several other archeological sites being torn down, including the IX century palace of Ashurbanipal II in the Assyrian capital of Nimrud, the walls of the other capital Nineveh and some other buildings of Hatra. Lastly, in August 2015, the city of Palmyra was destroyed. In this case, were only used explosives and the disruption was focused on funerary monuments and the
Temple of Bel, saving the ancient Roman Theatre, which was used in July as a scenario for the macabre show of execution of a group of soldiers loyal to the Assad regime.
The attacks continued in 2016, when in October the Nimrud ziggurat was razed to the ground with bulldozers and in January of 2017 Palmyra was the object of further damages and part of the Theatre and the Tetrapylon, an honorary bow erected by Diocletian, were destroyed.

What motivates ISIS
The video productions are often come with propaganda texts that have the role of exalting and motivating the acted devastations. In the first video published, which took place in the Mosul Museum, the narrator claimed: “These ruins that are behind me are idols and statues that people
of the past venerated instead of Allah. The Prophet Muhammad destroyed with bare hands the idols when he arrived in Mecca. He ordered us to tear down and destroy the idols and his companions did the same when they conquered these regions.”
Prohibiting images and condemning idolatry, therefore, are the theological justification that ISIS provides for its iconoclast campaign. However, the aim is much greater and ambitious: destroying idols, militants would repeat the deeds that ISIS itself and its extremist interpretation of the Qur’an allocate to the Prophet and the first Caliphs. Even if at that time the cults of ancient idols were still well alive, at least in the Arab peninsula, and today we can only talk about ruins and archeological sites, which have been lacking of believers for thousands of years, apparently doesn’t make the videos any less efficient. Indeed, the acts of demolition allow them to claim a return to the time of Hijra, which is essential for an organization that states of having founded the Caliphate again.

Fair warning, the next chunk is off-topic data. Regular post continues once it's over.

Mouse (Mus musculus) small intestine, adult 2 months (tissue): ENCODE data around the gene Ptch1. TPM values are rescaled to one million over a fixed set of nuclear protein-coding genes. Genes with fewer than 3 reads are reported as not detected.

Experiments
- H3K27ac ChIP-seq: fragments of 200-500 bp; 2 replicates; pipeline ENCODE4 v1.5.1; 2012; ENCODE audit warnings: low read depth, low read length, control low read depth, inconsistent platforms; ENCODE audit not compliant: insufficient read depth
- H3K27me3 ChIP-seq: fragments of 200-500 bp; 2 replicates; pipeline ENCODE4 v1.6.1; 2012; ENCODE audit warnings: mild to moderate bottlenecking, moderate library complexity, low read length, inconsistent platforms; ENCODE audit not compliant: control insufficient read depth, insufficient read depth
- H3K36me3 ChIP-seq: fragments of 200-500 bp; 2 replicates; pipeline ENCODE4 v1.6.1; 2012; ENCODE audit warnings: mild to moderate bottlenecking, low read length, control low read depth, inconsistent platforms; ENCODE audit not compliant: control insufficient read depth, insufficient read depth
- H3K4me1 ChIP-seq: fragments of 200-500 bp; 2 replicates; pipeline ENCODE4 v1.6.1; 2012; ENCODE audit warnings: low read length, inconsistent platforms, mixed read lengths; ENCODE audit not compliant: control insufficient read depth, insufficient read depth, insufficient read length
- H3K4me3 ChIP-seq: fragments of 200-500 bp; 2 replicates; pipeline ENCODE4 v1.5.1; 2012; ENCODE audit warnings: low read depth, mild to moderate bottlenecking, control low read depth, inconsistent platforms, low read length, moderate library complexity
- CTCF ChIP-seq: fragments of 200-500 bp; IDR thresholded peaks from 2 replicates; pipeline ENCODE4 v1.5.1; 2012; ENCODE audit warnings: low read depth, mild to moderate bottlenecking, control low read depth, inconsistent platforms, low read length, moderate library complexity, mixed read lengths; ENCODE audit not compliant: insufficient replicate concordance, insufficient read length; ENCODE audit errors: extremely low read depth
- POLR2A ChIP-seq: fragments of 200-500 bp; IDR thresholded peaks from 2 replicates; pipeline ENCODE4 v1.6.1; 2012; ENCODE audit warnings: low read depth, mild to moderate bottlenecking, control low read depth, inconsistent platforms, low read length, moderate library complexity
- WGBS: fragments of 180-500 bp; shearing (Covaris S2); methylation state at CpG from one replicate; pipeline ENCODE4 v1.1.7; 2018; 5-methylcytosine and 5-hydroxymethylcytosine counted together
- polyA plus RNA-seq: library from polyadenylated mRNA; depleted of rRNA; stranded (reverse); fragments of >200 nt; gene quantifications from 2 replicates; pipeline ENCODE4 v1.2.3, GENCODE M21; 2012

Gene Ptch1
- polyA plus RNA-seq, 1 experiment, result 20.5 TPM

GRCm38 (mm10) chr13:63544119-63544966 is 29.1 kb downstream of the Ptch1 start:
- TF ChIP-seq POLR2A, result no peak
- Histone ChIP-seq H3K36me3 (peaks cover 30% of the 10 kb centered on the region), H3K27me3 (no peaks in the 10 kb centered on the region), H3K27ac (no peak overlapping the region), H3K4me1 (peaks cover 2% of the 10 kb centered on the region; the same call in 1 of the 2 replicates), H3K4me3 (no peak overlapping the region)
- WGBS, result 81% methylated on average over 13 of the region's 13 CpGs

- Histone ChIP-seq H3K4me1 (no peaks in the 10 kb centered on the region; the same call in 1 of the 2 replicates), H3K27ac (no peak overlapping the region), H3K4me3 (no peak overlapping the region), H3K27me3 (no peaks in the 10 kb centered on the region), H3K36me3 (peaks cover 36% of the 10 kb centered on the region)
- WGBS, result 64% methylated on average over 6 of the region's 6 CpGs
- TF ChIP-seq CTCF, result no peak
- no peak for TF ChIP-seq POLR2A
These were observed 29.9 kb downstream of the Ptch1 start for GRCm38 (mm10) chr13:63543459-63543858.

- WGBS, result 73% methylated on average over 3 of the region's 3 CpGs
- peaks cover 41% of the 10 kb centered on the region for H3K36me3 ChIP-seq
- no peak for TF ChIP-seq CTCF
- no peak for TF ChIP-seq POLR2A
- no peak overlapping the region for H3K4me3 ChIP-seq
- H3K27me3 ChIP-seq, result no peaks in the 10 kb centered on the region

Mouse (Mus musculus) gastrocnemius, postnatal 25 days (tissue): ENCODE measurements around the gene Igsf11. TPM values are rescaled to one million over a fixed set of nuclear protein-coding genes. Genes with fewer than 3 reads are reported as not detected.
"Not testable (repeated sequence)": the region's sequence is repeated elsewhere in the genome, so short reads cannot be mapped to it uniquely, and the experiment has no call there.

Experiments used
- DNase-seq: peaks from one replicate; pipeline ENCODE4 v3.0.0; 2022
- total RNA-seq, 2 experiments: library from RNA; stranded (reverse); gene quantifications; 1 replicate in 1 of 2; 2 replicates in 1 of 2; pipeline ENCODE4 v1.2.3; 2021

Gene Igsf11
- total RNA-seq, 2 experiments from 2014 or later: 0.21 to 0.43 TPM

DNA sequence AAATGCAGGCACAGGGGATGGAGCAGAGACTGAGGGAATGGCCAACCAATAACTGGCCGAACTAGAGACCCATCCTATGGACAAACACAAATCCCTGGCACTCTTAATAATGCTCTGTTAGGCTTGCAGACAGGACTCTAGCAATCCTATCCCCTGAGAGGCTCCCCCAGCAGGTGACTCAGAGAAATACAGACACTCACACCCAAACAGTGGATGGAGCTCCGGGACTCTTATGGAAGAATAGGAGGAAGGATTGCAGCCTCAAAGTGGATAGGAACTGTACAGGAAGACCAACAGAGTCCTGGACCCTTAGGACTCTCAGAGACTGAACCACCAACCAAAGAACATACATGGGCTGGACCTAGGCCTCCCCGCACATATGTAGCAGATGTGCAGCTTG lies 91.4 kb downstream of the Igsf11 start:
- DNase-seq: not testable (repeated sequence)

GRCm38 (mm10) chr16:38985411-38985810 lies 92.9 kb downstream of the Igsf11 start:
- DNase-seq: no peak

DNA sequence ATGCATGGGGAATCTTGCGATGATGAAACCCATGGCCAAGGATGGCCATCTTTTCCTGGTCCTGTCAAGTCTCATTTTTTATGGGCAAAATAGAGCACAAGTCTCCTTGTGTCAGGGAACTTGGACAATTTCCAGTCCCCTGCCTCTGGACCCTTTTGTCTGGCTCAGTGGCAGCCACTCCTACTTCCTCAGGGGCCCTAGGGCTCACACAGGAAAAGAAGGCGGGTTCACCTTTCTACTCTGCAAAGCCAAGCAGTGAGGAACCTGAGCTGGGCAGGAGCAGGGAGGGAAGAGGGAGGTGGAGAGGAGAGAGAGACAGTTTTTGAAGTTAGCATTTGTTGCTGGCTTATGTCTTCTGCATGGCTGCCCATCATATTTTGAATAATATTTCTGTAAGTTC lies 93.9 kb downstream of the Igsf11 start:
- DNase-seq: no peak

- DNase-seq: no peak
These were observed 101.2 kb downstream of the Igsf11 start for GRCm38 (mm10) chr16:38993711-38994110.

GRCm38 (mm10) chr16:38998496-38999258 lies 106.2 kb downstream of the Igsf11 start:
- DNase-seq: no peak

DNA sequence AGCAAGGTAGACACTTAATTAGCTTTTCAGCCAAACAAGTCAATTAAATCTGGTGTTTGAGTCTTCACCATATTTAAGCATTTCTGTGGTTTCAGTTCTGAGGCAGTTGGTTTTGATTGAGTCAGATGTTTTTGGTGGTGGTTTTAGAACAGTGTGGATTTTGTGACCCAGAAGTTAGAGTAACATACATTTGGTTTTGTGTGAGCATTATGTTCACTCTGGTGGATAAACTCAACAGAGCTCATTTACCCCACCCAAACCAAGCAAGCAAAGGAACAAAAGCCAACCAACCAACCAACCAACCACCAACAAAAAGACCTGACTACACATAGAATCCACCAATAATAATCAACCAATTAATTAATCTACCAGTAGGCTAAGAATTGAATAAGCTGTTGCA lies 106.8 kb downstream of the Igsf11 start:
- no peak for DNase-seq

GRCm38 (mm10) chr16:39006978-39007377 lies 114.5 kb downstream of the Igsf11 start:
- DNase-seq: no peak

Besides this, there are also other reasons that have to be mentioned: demolishing ruins that can be easily attributed to the ancient populations of Romans, Assyrians, and Parthians allows them to pursue the totalitarian aim of completely erase any traces of a pre-Islamic past and the memory of the presence of any other religion in the regions under their control. Indeed, their acts of disruption proceed together with the persecutions of the believers of other religions or confessions, like Christians, Shiites and Yazidis. Furthermore, often the archeological sites that become the object of disruption have been rediscovered in the last two centuries by mostly occidental archeologists, considered guilty of bringing back idols that have been buried for millenniums. Often, these sites are also the ones that are most visited by the tourists, mostly occidental, who are a source of income for all the regimes which ISIS fights against.
So, in summary, what is proclaimed to be a fight against idolatry, actually conceals several other ideological and political contingent motives.

Financing destroying

The devastation of the cultural heritage of the Middle East though, is not only happening by means of filmed and propagated demolitions, but also with thefts, spoliations, and illegal trafficking. In fact, these are some of the most important activities that contribute to the economic sustenance of ISIS itself, which on one hand publicly destroys archeological sites, claiming to be the protector of the Islamic orthodoxy, and on the other hand, secretly gives out illicit excavation permits to grave-robbers, in order to have a source of income.
Since the second Gulf War and the looting of the Baghdad Museum, the illegal trade of finds coming from the Middle East extremely increased. This kind of trade finds its costumers especially into collectors of occidental and Gulf countries, taking advantage of the legislations of countries that are traditionally poorly careful to the provenances of works of art, like the USA, Great Britain, or Switzerland. Satellite photographs demonstrated that before the public demolitions, entire areas of Palmyra had been devastated by several illegal excavators, which spoiled the assets also by mutilating statues of their head, which have a much better market and are lighter than the whole statue, therefore they are easier to sell and transport.